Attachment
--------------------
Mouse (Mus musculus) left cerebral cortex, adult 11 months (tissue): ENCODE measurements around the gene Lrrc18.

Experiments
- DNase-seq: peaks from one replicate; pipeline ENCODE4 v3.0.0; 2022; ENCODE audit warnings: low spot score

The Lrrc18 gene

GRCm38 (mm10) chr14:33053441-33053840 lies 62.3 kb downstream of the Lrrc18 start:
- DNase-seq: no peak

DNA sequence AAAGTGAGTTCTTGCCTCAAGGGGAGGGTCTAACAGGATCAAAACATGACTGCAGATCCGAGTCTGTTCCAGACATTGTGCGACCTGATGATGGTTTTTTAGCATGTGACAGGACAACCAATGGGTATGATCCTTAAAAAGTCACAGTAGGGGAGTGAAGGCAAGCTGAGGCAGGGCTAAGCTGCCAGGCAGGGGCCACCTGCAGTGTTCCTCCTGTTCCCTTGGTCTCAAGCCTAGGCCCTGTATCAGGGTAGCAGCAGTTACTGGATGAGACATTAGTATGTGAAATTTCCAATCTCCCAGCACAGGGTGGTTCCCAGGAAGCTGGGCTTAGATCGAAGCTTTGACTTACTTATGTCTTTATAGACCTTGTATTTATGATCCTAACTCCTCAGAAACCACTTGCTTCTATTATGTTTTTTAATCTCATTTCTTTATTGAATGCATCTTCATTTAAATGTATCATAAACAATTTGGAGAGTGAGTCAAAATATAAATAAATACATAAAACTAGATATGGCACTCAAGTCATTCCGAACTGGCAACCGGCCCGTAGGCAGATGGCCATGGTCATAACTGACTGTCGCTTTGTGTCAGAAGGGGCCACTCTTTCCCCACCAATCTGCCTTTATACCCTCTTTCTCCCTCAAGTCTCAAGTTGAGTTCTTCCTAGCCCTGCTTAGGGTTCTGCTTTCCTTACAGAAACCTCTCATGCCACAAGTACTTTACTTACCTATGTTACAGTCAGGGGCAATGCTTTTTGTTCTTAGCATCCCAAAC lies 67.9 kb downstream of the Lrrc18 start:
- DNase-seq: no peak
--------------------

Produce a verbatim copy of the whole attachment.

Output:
Mouse (Mus musculus) left cerebral cortex, adult 11 months (tissue): ENCODE measurements around the gene Lrrc18.

Experiments
- DNase-seq: peaks from one replicate; pipeline ENCODE4 v3.0.0; 2022; ENCODE audit warnings: low spot score

The Lrrc18 gene

GRCm38 (mm10) chr14:33053441-33053840 lies 62.3 kb downstream of the Lrrc18 start:
- DNase-seq: no peak

DNA sequence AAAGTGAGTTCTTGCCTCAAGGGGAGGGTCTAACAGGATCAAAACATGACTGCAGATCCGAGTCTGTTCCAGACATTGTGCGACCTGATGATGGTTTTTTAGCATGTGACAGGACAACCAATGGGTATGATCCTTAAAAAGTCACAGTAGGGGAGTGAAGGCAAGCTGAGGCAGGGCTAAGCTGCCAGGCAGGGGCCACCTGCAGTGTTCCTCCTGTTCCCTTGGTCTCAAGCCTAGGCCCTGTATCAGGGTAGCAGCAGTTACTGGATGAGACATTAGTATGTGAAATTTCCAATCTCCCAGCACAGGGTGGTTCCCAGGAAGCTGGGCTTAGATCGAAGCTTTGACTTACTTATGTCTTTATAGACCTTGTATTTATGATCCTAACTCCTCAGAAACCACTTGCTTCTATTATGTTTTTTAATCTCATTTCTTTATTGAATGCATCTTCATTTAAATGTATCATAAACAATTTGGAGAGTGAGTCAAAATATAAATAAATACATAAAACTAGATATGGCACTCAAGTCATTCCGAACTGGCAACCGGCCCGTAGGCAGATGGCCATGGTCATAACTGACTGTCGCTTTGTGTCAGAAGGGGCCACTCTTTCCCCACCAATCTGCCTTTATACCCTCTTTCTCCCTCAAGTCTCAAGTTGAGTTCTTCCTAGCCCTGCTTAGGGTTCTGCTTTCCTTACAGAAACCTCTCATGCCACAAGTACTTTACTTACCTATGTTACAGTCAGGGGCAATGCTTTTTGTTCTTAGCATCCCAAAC lies 67.9 kb downstream of the Lrrc18 start:
- DNase-seq: no peak